Internationally known gospel singer/songwriter/musician, Dottie Rambo, was born Joyce Reba Lutrell in Madisonville, Kentucky on March 2, 1934. Rambo has written hundreds of songs. Read the Wikipedia article or visit her official Web site for more information.
The "Mother of Folk", Jean Ritchie was born December 8, 1922 in Perry County, Kentucky. Visit her official Web site for more information on this traditional folk singer and Appalachian dulcimer player.
Troy Seals, born in 1938 at Big Hill, Kentucky is a singer, songwriter, and guitarist and a member of the Nashville Songwriters Hall of Fame. His songs have been recorded by artists such as Elvis Presley, Randy Travis, and Hank Williams, Jr., among others. See the Wikipedia article for more information.
Country/bluegrass singer, musician, producer, and composer, Ricky Skaggs, (pictured at right), was born July 18, 1954, in Lawrence County, Kentucky. Primarily a mandolin player, he is also accomplished on the banjo, fiddle, and guitar. In 1970 he joined Ralph Stanley's bluegrass band, The Clinch Mountain Boys, and later played with Emmylou Harris’ group for several years, before striking out on his own. See the Wikipedia article for a list of the many awards, (including numerous Grammy and CMA awards), and extensive discograpy of this mainstay of country music. Skaggs's birth place is featured on the Kentucky Country Music Highway.
Larry Stewart, lead singer of the country/pop group Restless Heart, was born in Paducah, (McCracken County), Kentucky in 1959. In 1993, Stewart left the band in pursuit of a solo career, recording four solo albums before reuniting with Restless Heart in 2002. Visit the band's official Web site for more information on this Kentuckian.
Merle Travis, (1917-1983) was a country and western singer, songwriter, and musician born in Rosewood, Kentucky. Although he wrote a number of well-known songs, he is best known today for "Travis picking", a style of guitar picking named for him. Travis was inducted into the Nashville Songwriters Hall of Fame in 1970 and elected to the Country Music Hall of Fame in 1977. See the Wikipedia article for more information.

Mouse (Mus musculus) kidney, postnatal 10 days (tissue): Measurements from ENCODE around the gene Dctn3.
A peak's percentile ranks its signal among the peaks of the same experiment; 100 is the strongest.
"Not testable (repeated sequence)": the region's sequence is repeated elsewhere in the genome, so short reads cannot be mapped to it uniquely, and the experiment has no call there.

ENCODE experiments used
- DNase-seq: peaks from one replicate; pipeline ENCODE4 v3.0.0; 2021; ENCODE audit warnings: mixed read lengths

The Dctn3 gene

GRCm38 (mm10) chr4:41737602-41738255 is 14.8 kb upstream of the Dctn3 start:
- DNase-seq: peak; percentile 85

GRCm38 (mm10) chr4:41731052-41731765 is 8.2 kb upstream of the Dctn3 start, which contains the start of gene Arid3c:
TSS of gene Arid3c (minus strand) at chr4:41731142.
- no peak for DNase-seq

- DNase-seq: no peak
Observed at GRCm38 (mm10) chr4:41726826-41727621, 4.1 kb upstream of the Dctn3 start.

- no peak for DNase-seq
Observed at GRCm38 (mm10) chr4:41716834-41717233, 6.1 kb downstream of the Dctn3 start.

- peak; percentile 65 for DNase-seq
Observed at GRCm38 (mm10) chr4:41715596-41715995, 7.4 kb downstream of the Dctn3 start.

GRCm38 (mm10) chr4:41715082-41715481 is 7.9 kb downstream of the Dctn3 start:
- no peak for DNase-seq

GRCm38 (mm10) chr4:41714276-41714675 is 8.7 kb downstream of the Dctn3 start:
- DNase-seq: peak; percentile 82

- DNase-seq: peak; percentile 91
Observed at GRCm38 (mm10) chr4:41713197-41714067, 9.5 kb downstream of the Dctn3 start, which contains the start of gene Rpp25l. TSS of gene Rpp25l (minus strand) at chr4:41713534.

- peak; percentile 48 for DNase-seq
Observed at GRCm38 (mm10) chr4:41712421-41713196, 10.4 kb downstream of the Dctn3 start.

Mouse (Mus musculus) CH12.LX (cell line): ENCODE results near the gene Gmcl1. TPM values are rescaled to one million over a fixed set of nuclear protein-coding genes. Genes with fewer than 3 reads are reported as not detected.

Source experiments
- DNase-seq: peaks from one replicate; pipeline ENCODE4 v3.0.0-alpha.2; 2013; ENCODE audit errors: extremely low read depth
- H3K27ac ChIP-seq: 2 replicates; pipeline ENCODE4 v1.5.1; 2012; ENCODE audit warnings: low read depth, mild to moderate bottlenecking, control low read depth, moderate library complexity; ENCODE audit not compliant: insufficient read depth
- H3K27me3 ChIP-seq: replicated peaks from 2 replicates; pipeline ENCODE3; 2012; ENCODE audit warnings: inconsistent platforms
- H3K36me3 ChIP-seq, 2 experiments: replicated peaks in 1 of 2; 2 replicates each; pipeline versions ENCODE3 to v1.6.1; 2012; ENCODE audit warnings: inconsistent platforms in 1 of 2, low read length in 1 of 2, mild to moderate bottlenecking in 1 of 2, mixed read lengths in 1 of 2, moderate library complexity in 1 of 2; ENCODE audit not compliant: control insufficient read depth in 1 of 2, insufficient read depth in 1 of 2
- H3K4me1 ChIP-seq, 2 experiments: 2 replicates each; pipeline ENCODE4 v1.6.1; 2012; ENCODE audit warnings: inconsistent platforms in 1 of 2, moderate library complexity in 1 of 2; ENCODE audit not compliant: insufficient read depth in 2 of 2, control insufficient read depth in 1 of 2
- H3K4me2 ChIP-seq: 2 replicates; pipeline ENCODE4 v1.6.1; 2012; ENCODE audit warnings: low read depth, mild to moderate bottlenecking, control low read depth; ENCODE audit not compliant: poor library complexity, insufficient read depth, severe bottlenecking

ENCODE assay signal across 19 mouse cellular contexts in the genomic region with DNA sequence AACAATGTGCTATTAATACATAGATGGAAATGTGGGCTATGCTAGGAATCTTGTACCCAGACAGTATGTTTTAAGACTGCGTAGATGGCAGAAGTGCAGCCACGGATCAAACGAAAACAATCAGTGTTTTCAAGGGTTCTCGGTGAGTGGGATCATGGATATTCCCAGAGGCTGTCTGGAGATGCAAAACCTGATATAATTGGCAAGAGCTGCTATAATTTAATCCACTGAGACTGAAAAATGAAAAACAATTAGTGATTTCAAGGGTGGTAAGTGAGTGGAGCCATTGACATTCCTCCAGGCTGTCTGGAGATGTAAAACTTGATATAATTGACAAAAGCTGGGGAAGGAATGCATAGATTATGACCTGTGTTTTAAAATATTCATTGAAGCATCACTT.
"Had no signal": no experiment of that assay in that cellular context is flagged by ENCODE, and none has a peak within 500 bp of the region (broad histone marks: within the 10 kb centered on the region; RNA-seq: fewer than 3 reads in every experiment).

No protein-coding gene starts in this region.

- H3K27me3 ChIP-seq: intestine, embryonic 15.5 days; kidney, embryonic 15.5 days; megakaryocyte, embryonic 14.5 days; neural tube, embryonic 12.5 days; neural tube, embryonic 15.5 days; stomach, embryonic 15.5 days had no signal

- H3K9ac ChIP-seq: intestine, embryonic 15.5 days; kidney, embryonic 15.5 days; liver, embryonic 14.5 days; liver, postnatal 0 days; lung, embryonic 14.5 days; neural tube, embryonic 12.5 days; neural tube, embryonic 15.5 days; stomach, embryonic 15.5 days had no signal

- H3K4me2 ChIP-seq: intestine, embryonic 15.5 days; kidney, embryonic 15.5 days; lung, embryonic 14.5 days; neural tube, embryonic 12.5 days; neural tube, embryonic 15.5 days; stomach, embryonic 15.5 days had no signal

Sandy Hook, Kentucky native, Keith Whitley, (1954-1989) was a country music singer whose biggest hits included "Don't Close Your Eyes", "Miami, My Amy" and others. Whitley, along with Ricky Skaggs, joined Ralph Stanley's band as a teenager. Whitley also played with J.D. Crowe and the New South in the mid-1970s. He died of alcohol poisoning at age 33.
Dwight Yoakam was born in Pikeville, (Pike County), Kentucky in 1956 and grew up in Columbus, Ohio. Yoakam is a country music singer, songwriter, and actor. Active since the early 1980s, he has recorded more than twenty albums and compilations, producing numerous hits. Visit his Web site for more information. His birth place is featured on the Kentucky Country Music Highway.
Bands With Kentucky Origins
Just as individual performers with Kentucky roots cross all genres of music, so do Kentucky bands, from the southern rock of Black Stone Cherry, to the alternative rap of Nappy Roots, to the Southern Gospel of The Crabb Family, to the country/rock of the Kentucky Headhunters.
Arguably, one of the best known bands with Kentucky origins, is the group Exile. This pop/rock band traces its roots to Richmond, (Madison County), Kentucky. The original members were Buzz Cornelison, Ronnie "Mac" Davenport, Ronnie Hall, J.P. Pennington, Paul Smith, and Jimmy Stokley. Their best remembered hit in the pop/rock genre is "Kiss You All Over", (1978). Since that time, the band has gone through several changes in members and has produced a number of country music hits. Visit their Web site for more information.